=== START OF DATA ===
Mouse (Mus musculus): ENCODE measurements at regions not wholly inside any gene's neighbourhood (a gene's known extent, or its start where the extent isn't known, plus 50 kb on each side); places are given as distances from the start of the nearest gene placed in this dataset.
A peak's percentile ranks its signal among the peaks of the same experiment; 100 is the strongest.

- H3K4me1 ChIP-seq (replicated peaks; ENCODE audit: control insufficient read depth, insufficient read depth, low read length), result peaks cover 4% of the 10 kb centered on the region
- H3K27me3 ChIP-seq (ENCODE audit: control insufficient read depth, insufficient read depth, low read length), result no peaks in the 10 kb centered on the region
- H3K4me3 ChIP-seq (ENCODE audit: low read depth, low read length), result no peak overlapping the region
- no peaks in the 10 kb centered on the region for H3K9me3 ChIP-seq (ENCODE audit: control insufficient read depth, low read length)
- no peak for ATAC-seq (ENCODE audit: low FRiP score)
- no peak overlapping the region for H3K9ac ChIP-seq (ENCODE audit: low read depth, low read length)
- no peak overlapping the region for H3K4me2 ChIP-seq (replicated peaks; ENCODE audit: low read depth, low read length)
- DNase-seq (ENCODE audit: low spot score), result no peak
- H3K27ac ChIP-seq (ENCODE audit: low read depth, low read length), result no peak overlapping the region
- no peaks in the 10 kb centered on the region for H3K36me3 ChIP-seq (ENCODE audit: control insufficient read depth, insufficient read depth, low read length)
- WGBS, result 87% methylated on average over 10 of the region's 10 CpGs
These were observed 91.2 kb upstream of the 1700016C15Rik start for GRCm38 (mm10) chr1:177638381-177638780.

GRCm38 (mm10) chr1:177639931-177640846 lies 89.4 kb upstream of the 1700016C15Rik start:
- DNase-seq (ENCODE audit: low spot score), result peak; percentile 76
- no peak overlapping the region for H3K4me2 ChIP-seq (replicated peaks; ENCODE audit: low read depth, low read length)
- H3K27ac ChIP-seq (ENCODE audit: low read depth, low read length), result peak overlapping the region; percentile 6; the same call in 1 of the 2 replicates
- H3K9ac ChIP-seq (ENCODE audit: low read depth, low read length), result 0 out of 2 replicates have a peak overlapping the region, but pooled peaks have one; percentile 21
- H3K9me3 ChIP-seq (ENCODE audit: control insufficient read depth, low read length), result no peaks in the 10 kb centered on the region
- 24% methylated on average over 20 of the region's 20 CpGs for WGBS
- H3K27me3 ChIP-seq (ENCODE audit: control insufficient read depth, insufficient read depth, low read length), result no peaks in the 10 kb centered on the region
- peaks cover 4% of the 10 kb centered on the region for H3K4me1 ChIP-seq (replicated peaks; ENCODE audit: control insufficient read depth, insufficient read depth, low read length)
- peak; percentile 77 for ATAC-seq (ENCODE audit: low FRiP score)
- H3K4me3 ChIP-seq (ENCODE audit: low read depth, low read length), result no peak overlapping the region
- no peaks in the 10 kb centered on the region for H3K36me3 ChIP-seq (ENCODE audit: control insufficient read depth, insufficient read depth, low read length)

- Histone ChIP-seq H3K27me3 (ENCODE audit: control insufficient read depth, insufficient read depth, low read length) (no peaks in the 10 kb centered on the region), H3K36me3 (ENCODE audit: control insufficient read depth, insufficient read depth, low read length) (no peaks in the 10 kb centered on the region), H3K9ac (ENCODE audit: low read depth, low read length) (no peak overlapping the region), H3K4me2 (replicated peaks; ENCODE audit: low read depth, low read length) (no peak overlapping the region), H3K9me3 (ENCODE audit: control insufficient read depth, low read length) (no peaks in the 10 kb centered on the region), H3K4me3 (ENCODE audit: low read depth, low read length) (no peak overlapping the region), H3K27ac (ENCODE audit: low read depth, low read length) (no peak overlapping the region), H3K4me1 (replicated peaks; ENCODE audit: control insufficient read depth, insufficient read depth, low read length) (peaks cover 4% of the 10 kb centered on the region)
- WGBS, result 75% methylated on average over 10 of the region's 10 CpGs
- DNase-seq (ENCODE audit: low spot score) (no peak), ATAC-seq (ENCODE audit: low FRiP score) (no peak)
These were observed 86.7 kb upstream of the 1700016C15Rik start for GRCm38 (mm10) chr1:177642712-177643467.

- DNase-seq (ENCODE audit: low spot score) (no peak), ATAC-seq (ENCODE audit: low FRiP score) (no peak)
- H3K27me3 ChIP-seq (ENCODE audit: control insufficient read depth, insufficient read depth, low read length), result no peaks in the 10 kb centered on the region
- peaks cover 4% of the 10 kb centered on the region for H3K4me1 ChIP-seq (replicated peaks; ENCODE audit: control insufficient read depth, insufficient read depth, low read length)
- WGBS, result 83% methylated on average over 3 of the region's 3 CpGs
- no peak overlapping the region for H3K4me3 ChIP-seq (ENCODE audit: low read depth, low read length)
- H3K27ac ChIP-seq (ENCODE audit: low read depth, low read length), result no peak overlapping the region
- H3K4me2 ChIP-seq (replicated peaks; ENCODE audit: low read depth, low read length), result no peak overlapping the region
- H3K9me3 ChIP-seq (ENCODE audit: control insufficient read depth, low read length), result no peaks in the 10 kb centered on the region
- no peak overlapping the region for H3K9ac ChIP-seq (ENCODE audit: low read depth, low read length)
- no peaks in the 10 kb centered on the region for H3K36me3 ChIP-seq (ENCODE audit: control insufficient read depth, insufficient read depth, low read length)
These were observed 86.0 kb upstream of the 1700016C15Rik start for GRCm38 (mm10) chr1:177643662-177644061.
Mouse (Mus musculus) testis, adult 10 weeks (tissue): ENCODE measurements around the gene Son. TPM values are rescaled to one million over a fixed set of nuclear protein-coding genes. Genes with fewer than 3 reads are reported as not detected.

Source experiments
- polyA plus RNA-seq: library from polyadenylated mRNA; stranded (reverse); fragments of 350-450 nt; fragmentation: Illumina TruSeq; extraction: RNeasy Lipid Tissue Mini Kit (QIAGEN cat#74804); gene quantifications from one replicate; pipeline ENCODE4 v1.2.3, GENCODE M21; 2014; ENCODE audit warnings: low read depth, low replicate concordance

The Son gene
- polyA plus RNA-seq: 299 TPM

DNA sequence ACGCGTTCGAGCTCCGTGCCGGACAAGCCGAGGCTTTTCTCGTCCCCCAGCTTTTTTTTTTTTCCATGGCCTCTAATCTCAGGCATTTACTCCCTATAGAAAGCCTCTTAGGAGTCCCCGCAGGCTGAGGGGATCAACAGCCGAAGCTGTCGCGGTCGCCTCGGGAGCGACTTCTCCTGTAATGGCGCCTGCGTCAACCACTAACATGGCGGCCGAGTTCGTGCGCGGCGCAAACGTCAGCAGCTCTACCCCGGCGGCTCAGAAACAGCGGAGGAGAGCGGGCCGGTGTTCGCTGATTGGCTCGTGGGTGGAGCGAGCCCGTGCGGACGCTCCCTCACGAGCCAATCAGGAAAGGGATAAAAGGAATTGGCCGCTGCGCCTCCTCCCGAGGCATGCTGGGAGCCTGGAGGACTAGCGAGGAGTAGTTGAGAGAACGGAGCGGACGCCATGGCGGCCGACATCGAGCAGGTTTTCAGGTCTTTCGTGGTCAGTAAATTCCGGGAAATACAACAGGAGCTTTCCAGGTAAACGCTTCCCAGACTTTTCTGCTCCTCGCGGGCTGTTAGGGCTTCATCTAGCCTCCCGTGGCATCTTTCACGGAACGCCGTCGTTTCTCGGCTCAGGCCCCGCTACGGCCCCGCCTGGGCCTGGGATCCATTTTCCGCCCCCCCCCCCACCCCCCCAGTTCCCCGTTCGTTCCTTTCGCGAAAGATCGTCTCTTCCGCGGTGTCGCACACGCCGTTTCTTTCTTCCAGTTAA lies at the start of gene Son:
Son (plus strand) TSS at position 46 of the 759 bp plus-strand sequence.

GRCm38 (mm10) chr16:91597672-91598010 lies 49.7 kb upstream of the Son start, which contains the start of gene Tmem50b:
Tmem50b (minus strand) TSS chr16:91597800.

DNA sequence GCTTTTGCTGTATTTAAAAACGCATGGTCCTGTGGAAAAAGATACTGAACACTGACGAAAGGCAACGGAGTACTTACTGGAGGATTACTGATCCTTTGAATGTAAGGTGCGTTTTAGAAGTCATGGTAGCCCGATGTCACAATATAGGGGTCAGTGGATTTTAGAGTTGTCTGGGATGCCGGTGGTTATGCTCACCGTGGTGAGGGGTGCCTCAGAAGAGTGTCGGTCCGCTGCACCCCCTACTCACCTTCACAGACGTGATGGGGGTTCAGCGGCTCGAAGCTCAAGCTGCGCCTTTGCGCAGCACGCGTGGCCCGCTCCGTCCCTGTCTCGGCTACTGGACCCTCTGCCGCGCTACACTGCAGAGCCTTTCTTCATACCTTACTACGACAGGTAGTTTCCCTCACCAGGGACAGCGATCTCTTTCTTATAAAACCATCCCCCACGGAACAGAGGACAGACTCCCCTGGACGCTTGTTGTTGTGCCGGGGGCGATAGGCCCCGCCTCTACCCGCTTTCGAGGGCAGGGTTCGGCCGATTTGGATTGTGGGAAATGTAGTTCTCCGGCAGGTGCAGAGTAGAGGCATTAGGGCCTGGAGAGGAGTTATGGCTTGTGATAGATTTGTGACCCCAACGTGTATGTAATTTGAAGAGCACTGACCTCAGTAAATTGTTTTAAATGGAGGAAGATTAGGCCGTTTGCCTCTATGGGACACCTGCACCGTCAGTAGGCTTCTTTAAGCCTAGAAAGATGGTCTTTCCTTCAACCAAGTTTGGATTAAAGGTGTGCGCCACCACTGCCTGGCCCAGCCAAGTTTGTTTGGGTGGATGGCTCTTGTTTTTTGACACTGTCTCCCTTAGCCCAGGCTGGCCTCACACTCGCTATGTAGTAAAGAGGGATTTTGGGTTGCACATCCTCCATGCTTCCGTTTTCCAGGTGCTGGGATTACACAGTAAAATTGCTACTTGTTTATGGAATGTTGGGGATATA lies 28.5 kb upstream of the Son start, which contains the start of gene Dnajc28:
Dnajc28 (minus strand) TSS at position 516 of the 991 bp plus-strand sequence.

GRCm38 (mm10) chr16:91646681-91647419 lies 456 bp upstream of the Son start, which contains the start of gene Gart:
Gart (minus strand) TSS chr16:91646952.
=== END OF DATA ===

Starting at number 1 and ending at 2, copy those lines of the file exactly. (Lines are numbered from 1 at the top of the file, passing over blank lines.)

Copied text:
Mouse (Mus musculus): ENCODE measurements at regions not wholly inside any gene's neighbourhood (a gene's known extent, or its start where the extent isn't known, plus 50 kb on each side); places are given as distances from the start of the nearest gene placed in this dataset.
A peak's percentile ranks its signal among the peaks of the same experiment; 100 is the strongest.